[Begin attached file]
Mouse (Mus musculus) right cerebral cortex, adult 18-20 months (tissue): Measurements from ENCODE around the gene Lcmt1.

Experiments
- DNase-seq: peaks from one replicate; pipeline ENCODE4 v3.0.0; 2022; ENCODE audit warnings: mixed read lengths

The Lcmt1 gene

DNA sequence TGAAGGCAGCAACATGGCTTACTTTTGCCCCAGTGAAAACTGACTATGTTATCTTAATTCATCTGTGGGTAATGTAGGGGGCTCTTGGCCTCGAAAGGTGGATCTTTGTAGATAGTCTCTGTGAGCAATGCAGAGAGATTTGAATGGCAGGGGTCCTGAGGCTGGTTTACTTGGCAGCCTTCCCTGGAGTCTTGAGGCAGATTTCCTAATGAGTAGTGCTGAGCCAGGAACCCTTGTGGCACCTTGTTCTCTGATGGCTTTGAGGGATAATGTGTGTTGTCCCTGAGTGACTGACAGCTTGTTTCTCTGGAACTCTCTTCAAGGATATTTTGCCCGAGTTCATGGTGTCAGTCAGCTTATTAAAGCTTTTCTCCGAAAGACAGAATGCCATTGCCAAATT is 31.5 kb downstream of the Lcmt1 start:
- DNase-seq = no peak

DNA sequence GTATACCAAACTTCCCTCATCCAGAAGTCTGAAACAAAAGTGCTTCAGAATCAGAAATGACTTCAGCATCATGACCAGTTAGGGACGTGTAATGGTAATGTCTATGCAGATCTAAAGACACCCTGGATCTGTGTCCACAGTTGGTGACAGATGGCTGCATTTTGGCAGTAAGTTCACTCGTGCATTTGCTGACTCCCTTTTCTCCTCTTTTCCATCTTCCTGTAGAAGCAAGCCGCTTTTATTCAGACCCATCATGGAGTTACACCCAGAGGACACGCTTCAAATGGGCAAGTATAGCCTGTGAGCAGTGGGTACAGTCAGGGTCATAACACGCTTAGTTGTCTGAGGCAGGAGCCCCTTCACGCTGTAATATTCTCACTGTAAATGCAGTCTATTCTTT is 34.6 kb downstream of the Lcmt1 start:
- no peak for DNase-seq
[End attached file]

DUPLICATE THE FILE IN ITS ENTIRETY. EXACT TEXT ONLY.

Mouse (Mus musculus) right cerebral cortex, adult 18-20 months (tissue): Measurements from ENCODE around the gene Lcmt1.

Experiments
- DNase-seq: peaks from one replicate; pipeline ENCODE4 v3.0.0; 2022; ENCODE audit warnings: mixed read lengths

The Lcmt1 gene

DNA sequence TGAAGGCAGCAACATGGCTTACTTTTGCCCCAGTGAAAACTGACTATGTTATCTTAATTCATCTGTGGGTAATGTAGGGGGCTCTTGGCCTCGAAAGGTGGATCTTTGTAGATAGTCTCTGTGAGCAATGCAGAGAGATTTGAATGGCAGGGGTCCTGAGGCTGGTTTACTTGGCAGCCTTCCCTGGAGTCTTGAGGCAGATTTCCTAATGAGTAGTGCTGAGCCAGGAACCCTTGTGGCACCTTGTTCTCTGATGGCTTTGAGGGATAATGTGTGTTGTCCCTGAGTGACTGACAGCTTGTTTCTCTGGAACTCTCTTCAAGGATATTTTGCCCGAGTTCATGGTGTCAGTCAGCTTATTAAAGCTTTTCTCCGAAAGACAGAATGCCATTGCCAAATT is 31.5 kb downstream of the Lcmt1 start:
- DNase-seq = no peak

DNA sequence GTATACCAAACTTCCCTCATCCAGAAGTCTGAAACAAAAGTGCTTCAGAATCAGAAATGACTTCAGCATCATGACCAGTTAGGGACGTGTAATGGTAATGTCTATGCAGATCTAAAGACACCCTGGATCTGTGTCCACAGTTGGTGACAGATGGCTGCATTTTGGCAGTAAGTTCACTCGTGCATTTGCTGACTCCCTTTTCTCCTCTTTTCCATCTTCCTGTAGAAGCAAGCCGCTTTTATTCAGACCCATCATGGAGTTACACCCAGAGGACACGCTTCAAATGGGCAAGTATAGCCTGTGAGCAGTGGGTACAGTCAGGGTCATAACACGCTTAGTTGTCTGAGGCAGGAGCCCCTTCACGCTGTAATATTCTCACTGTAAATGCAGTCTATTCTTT is 34.6 kb downstream of the Lcmt1 start:
- no peak for DNase-seq